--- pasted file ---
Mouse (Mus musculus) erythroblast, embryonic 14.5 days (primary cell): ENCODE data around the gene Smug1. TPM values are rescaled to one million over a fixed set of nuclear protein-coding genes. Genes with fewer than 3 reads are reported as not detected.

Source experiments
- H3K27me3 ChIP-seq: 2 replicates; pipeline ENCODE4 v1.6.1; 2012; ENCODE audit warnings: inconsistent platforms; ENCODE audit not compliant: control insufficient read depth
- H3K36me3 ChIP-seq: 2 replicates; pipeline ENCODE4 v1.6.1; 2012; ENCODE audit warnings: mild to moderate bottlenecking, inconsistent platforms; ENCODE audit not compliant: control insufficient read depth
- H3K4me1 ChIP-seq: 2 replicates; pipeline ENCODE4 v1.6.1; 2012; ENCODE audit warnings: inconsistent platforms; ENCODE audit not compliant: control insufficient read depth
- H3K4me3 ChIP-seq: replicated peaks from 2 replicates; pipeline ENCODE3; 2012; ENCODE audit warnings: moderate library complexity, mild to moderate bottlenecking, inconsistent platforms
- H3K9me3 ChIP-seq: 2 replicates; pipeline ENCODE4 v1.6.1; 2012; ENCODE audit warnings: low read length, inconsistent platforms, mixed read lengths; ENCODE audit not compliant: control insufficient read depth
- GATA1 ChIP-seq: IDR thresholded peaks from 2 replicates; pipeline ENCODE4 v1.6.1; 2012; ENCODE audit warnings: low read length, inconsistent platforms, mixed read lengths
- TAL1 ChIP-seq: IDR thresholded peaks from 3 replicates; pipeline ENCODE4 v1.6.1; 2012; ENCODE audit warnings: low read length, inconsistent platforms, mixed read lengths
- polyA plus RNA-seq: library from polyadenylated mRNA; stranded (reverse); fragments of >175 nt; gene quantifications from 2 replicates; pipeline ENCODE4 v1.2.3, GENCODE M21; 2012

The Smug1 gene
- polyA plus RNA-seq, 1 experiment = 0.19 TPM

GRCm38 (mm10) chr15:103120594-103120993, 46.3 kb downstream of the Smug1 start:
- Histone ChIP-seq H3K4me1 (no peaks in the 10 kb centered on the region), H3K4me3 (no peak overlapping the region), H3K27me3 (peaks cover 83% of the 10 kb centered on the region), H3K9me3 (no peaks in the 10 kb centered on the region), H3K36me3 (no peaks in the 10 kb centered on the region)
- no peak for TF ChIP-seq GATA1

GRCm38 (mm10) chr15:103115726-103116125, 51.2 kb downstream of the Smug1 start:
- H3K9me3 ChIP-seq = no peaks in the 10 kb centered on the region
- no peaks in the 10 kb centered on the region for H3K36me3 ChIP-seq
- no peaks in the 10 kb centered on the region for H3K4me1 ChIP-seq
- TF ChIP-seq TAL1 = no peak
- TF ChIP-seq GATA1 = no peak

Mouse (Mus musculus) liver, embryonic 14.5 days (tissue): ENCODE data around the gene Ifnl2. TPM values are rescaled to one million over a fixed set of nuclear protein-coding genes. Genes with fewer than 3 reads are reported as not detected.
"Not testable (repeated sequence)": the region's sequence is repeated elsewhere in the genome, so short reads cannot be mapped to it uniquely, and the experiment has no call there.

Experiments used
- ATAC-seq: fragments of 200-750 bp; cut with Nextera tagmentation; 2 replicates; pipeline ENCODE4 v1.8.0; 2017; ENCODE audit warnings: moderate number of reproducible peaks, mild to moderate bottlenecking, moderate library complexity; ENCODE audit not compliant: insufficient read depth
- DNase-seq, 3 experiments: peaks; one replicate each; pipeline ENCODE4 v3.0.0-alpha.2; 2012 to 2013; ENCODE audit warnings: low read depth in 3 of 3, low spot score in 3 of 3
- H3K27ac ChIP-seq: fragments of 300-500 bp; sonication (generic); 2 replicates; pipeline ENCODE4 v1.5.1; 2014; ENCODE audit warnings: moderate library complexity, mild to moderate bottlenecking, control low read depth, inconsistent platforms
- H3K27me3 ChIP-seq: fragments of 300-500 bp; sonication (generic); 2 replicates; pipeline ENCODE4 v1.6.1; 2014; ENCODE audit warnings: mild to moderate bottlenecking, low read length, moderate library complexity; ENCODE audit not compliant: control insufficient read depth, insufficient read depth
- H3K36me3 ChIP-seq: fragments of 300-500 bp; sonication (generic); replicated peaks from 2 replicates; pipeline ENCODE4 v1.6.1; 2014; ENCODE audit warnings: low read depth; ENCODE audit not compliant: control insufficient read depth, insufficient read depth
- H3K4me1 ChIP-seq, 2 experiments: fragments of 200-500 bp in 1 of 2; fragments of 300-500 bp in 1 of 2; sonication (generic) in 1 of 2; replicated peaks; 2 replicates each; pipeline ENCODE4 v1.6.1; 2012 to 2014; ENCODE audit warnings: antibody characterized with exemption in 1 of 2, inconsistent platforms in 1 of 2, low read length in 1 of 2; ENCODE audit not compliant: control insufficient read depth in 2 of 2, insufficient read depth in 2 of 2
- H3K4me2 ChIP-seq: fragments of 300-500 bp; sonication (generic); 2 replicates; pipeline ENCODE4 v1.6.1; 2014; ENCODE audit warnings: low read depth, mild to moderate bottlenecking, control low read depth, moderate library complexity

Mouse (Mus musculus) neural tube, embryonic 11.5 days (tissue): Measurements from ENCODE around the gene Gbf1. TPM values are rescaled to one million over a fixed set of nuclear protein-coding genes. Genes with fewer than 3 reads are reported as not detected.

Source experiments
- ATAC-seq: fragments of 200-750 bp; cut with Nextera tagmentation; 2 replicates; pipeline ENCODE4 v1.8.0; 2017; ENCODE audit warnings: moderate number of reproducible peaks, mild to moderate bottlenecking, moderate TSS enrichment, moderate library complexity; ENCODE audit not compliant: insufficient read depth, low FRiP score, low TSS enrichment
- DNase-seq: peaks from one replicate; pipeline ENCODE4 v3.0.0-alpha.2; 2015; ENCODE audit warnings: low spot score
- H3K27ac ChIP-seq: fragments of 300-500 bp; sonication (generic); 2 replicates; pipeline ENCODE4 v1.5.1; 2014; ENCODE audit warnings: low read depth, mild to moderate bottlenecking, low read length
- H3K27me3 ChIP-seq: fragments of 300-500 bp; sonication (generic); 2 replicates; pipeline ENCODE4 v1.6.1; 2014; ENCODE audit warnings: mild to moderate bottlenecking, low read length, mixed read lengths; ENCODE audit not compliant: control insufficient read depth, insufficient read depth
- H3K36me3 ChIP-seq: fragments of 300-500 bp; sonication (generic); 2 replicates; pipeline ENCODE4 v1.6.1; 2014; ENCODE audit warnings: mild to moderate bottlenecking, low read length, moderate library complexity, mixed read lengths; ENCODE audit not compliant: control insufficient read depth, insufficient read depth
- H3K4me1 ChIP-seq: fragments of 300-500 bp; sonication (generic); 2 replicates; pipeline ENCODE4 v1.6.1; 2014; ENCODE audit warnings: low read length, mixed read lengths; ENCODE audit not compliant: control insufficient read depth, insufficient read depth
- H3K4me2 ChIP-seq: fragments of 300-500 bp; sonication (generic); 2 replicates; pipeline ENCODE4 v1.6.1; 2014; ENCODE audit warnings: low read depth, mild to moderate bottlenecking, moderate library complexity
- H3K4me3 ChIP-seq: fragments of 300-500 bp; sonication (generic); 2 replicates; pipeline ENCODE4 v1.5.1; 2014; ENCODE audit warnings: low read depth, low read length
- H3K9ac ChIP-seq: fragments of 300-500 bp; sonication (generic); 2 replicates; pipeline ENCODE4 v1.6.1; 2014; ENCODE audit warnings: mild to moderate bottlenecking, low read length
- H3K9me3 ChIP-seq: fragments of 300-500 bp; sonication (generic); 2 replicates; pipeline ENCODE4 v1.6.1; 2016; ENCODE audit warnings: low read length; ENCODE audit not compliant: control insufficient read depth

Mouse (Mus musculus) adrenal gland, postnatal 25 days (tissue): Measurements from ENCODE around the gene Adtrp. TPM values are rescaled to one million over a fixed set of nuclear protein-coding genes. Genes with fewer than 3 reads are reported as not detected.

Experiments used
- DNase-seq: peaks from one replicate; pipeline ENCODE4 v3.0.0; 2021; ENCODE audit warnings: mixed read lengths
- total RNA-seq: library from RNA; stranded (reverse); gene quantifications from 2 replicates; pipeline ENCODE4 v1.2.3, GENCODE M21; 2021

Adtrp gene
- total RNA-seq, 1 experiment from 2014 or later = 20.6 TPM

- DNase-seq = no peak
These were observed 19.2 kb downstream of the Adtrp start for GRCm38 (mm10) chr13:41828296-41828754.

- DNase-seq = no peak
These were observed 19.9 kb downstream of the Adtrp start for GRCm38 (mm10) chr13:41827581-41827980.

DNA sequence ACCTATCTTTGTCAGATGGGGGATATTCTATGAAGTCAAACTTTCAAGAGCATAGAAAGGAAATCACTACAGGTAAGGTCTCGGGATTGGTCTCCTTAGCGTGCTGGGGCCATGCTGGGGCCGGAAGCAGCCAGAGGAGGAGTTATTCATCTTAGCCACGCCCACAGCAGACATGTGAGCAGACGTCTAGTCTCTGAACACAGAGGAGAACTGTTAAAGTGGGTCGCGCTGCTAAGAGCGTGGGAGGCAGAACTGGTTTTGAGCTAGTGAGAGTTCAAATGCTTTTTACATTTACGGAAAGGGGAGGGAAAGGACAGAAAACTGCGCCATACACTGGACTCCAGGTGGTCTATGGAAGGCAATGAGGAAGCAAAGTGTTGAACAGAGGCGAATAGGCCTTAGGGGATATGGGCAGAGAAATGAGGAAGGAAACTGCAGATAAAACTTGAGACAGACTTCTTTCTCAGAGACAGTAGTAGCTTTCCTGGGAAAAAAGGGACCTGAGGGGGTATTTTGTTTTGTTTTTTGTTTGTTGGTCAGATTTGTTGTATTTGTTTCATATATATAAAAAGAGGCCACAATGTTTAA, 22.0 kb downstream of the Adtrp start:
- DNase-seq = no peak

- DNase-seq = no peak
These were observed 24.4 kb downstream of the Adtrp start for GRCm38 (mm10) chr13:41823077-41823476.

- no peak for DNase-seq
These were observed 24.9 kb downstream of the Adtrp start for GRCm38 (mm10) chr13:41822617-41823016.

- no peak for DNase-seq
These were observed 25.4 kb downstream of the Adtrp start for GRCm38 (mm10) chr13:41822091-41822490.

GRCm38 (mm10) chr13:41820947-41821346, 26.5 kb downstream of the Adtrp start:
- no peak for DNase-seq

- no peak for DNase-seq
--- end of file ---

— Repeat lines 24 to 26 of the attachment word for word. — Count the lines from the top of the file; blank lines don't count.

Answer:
Experiments used
- ATAC-seq: fragments of 200-750 bp; cut with Nextera tagmentation; 2 replicates; pipeline ENCODE4 v1.8.0; 2017; ENCODE audit warnings: moderate number of reproducible peaks, mild to moderate bottlenecking, moderate library complexity; ENCODE audit not compliant: insufficient read depth
- DNase-seq, 3 experiments: peaks; one replicate each; pipeline ENCODE4 v3.0.0-alpha.2; 2012 to 2013; ENCODE audit warnings: low read depth in 3 of 3, low spot score in 3 of 3